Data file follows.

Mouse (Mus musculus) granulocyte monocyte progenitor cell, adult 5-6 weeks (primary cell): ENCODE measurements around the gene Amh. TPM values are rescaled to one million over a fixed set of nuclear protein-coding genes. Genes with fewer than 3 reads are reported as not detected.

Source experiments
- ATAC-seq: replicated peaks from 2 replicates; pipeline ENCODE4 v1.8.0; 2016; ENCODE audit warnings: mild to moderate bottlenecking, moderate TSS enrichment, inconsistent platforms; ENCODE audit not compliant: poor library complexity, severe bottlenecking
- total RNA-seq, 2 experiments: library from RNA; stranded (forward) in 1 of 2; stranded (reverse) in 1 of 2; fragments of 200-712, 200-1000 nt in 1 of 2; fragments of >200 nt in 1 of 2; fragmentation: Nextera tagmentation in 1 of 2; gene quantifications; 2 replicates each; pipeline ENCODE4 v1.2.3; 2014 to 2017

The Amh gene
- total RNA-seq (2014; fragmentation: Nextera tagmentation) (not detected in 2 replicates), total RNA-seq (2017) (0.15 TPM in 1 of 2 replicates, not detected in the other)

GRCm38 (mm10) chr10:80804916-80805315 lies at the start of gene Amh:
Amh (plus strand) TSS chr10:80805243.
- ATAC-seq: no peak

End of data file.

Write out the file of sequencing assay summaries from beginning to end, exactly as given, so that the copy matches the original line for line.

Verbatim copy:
Mouse (Mus musculus) granulocyte monocyte progenitor cell, adult 5-6 weeks (primary cell): ENCODE measurements around the gene Amh. TPM values are rescaled to one million over a fixed set of nuclear protein-coding genes. Genes with fewer than 3 reads are reported as not detected.

Source experiments
- ATAC-seq: replicated peaks from 2 replicates; pipeline ENCODE4 v1.8.0; 2016; ENCODE audit warnings: mild to moderate bottlenecking, moderate TSS enrichment, inconsistent platforms; ENCODE audit not compliant: poor library complexity, severe bottlenecking
- total RNA-seq, 2 experiments: library from RNA; stranded (forward) in 1 of 2; stranded (reverse) in 1 of 2; fragments of 200-712, 200-1000 nt in 1 of 2; fragments of >200 nt in 1 of 2; fragmentation: Nextera tagmentation in 1 of 2; gene quantifications; 2 replicates each; pipeline ENCODE4 v1.2.3; 2014 to 2017

The Amh gene
- total RNA-seq (2014; fragmentation: Nextera tagmentation) (not detected in 2 replicates), total RNA-seq (2017) (0.15 TPM in 1 of 2 replicates, not detected in the other)

GRCm38 (mm10) chr10:80804916-80805315 lies at the start of gene Amh:
Amh (plus strand) TSS chr10:80805243.
- ATAC-seq: no peak